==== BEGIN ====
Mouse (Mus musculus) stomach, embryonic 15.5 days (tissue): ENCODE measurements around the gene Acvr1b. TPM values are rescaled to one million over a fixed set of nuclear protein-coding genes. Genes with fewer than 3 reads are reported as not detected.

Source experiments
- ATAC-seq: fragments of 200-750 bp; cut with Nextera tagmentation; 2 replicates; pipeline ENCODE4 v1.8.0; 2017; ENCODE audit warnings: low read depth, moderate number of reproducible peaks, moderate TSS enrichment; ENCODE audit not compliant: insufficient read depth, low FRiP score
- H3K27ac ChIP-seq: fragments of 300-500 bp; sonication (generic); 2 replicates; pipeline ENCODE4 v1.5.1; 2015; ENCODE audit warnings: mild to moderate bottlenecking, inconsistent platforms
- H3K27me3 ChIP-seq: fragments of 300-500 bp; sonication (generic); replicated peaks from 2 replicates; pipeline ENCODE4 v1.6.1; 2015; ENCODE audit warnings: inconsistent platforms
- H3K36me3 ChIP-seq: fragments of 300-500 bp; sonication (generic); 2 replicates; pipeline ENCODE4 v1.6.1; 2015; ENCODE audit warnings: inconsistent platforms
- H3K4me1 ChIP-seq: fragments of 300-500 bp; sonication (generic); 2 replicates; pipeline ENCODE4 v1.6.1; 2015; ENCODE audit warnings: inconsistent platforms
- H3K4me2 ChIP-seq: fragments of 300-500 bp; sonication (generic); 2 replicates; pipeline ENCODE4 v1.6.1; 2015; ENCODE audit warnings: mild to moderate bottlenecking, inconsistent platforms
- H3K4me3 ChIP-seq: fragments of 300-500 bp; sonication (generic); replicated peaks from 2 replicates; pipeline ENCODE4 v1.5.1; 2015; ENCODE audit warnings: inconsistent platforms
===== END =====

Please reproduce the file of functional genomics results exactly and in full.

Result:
Mouse (Mus musculus) stomach, embryonic 15.5 days (tissue): ENCODE measurements around the gene Acvr1b. TPM values are rescaled to one million over a fixed set of nuclear protein-coding genes. Genes with fewer than 3 reads are reported as not detected.

Source experiments
- ATAC-seq: fragments of 200-750 bp; cut with Nextera tagmentation; 2 replicates; pipeline ENCODE4 v1.8.0; 2017; ENCODE audit warnings: low read depth, moderate number of reproducible peaks, moderate TSS enrichment; ENCODE audit not compliant: insufficient read depth, low FRiP score
- H3K27ac ChIP-seq: fragments of 300-500 bp; sonication (generic); 2 replicates; pipeline ENCODE4 v1.5.1; 2015; ENCODE audit warnings: mild to moderate bottlenecking, inconsistent platforms
- H3K27me3 ChIP-seq: fragments of 300-500 bp; sonication (generic); replicated peaks from 2 replicates; pipeline ENCODE4 v1.6.1; 2015; ENCODE audit warnings: inconsistent platforms
- H3K36me3 ChIP-seq: fragments of 300-500 bp; sonication (generic); 2 replicates; pipeline ENCODE4 v1.6.1; 2015; ENCODE audit warnings: inconsistent platforms
- H3K4me1 ChIP-seq: fragments of 300-500 bp; sonication (generic); 2 replicates; pipeline ENCODE4 v1.6.1; 2015; ENCODE audit warnings: inconsistent platforms
- H3K4me2 ChIP-seq: fragments of 300-500 bp; sonication (generic); 2 replicates; pipeline ENCODE4 v1.6.1; 2015; ENCODE audit warnings: mild to moderate bottlenecking, inconsistent platforms
- H3K4me3 ChIP-seq: fragments of 300-500 bp; sonication (generic); replicated peaks from 2 replicates; pipeline ENCODE4 v1.5.1; 2015; ENCODE audit warnings: inconsistent platforms